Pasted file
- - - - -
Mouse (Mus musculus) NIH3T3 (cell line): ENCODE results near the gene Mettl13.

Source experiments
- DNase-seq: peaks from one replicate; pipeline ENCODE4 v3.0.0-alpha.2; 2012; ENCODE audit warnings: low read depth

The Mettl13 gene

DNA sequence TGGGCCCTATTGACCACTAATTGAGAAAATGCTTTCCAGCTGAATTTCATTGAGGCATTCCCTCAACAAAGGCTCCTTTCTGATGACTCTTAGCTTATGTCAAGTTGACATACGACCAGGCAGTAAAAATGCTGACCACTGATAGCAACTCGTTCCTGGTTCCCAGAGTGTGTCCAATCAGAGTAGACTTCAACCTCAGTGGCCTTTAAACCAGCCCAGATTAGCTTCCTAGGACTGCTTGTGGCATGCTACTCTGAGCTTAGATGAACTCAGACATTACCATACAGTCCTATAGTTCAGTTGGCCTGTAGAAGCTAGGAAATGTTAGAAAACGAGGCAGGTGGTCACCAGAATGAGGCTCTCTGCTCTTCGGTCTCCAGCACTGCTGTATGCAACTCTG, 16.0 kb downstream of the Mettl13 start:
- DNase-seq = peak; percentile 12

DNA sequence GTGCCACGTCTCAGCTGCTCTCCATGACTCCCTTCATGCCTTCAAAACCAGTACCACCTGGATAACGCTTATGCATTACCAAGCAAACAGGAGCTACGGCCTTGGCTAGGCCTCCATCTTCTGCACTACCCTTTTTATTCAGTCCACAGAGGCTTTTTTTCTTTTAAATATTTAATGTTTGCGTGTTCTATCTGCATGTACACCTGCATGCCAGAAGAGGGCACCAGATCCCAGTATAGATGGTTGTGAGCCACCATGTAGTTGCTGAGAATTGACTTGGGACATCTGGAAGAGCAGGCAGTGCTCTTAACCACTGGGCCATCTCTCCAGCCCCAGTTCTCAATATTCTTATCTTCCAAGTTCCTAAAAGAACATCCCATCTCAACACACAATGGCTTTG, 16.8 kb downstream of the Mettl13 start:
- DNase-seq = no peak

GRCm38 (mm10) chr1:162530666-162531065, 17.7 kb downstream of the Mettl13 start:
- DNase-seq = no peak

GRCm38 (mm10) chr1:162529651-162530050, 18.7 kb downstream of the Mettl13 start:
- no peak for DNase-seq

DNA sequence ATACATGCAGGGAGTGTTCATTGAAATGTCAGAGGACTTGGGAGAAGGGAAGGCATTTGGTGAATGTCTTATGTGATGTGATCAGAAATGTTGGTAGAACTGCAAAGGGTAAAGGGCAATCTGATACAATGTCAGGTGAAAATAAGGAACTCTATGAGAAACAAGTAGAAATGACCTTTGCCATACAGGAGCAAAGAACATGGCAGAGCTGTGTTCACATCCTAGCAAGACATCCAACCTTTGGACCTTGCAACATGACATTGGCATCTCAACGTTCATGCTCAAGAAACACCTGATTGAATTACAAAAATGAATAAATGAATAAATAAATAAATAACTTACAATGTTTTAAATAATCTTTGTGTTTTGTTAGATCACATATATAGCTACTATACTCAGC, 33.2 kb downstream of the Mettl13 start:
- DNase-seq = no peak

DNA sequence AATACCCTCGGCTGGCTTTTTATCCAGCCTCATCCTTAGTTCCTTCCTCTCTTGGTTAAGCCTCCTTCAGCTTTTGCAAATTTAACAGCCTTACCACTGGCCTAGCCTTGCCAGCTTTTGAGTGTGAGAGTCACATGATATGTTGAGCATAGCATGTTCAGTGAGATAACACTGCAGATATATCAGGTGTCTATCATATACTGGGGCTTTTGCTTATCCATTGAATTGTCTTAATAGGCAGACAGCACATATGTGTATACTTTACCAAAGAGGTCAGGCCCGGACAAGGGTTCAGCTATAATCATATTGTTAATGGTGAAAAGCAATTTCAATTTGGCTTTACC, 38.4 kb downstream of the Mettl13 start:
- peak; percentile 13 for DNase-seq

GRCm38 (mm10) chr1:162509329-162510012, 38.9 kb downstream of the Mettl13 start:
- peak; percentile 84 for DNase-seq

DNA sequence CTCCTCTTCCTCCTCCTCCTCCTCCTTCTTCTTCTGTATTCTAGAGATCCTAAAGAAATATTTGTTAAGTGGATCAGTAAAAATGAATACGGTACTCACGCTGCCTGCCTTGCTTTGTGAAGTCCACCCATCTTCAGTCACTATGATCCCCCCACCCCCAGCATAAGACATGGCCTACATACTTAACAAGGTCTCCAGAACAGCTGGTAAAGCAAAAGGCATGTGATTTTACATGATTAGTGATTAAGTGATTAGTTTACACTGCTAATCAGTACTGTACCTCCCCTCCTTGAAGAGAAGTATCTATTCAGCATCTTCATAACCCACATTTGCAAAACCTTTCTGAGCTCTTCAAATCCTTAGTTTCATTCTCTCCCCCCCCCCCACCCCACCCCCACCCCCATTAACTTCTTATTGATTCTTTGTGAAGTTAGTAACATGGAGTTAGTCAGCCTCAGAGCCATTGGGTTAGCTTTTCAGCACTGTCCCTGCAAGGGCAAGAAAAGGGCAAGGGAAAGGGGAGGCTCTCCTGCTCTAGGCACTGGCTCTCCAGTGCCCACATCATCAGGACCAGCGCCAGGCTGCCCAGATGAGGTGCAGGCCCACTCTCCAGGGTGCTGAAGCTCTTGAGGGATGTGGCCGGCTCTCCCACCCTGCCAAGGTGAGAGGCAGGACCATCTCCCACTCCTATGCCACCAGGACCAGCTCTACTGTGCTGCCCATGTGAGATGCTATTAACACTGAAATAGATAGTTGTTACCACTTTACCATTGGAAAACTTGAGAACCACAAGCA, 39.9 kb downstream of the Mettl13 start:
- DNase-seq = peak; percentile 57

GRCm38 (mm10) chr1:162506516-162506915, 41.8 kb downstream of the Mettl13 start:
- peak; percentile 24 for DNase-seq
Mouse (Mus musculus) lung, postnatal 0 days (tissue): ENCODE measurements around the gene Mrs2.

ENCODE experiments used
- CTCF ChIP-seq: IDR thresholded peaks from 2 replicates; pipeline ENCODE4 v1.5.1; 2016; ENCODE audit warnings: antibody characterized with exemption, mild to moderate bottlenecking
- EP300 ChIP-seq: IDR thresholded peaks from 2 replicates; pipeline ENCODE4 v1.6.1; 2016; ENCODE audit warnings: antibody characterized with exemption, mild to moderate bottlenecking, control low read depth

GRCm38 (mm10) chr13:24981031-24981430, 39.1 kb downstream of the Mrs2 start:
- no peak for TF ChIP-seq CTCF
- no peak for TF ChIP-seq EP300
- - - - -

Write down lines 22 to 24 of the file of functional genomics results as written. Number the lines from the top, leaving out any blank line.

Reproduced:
- peak; percentile 24 for DNase-seq
Mouse (Mus musculus) lung, postnatal 0 days (tissue): ENCODE measurements around the gene Mrs2.

ENCODE experiments used